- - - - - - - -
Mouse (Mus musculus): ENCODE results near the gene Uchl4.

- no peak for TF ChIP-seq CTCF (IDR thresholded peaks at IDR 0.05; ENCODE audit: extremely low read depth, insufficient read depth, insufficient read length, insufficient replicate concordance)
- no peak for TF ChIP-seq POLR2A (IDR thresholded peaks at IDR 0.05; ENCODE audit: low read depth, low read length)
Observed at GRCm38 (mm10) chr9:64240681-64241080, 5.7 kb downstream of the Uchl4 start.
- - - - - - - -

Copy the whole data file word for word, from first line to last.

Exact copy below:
Mouse (Mus musculus): ENCODE results near the gene Uchl4.

- no peak for TF ChIP-seq CTCF (IDR thresholded peaks at IDR 0.05; ENCODE audit: extremely low read depth, insufficient read depth, insufficient read length, insufficient replicate concordance)
- no peak for TF ChIP-seq POLR2A (IDR thresholded peaks at IDR 0.05; ENCODE audit: low read depth, low read length)
Observed at GRCm38 (mm10) chr9:64240681-64241080, 5.7 kb downstream of the Uchl4 start.